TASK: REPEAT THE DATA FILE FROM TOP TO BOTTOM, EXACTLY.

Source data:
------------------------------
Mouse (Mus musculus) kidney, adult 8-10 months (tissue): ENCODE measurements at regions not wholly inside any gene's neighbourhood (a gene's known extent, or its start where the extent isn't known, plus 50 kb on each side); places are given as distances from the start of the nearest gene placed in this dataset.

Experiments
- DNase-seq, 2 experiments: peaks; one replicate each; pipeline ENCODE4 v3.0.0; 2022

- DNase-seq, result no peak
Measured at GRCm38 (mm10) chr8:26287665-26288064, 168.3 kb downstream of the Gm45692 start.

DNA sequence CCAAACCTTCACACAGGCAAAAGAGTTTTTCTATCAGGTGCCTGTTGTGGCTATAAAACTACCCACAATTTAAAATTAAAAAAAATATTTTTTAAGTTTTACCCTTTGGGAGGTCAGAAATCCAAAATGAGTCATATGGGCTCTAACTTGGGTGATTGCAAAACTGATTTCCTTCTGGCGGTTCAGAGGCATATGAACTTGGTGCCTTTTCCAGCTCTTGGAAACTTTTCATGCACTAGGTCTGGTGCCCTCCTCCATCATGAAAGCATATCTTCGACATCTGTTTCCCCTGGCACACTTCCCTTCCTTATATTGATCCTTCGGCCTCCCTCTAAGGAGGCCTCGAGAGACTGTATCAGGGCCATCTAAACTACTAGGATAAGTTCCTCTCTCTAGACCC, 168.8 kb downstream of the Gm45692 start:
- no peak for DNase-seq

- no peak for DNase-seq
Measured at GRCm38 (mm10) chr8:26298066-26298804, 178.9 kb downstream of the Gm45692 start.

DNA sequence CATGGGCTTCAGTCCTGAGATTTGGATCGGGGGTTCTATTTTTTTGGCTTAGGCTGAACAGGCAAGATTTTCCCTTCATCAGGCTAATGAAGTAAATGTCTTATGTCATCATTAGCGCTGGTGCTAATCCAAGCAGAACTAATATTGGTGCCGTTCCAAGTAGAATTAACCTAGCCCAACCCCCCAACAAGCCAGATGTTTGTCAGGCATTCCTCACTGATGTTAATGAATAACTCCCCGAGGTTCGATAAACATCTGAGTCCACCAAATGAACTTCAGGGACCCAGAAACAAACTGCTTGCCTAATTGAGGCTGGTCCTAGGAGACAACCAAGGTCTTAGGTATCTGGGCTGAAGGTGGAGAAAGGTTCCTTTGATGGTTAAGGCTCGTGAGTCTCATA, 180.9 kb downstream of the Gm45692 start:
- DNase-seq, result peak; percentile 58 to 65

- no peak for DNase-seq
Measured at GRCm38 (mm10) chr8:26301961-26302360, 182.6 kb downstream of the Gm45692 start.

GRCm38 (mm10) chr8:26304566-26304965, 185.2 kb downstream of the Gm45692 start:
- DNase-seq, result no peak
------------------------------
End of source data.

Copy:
Mouse (Mus musculus) kidney, adult 8-10 months (tissue): ENCODE measurements at regions not wholly inside any gene's neighbourhood (a gene's known extent, or its start where the extent isn't known, plus 50 kb on each side); places are given as distances from the start of the nearest gene placed in this dataset.

Experiments
- DNase-seq, 2 experiments: peaks; one replicate each; pipeline ENCODE4 v3.0.0; 2022

- DNase-seq, result no peak
Measured at GRCm38 (mm10) chr8:26287665-26288064, 168.3 kb downstream of the Gm45692 start.

DNA sequence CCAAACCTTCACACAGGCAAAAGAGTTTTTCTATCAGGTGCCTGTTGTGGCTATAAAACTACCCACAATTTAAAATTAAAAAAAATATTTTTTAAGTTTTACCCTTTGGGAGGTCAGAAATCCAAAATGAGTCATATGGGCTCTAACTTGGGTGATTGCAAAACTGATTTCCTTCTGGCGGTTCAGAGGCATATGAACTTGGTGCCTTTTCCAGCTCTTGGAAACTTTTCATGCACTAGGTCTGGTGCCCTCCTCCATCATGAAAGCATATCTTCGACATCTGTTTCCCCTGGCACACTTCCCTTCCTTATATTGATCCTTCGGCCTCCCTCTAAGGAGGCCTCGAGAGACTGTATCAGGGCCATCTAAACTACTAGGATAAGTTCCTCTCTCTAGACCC, 168.8 kb downstream of the Gm45692 start:
- no peak for DNase-seq

- no peak for DNase-seq
Measured at GRCm38 (mm10) chr8:26298066-26298804, 178.9 kb downstream of the Gm45692 start.

DNA sequence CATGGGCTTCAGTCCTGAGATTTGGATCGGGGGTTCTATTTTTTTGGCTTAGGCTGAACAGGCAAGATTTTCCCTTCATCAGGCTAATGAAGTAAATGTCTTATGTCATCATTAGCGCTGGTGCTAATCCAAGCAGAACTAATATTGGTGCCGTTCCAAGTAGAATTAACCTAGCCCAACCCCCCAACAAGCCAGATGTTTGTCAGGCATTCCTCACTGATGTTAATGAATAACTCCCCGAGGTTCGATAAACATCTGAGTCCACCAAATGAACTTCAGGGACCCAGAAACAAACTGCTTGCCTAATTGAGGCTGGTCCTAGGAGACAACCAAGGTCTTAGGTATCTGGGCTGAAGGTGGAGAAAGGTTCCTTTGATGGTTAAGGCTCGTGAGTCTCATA, 180.9 kb downstream of the Gm45692 start:
- DNase-seq, result peak; percentile 58 to 65

- no peak for DNase-seq
Measured at GRCm38 (mm10) chr8:26301961-26302360, 182.6 kb downstream of the Gm45692 start.

GRCm38 (mm10) chr8:26304566-26304965, 185.2 kb downstream of the Gm45692 start:
- DNase-seq, result no peak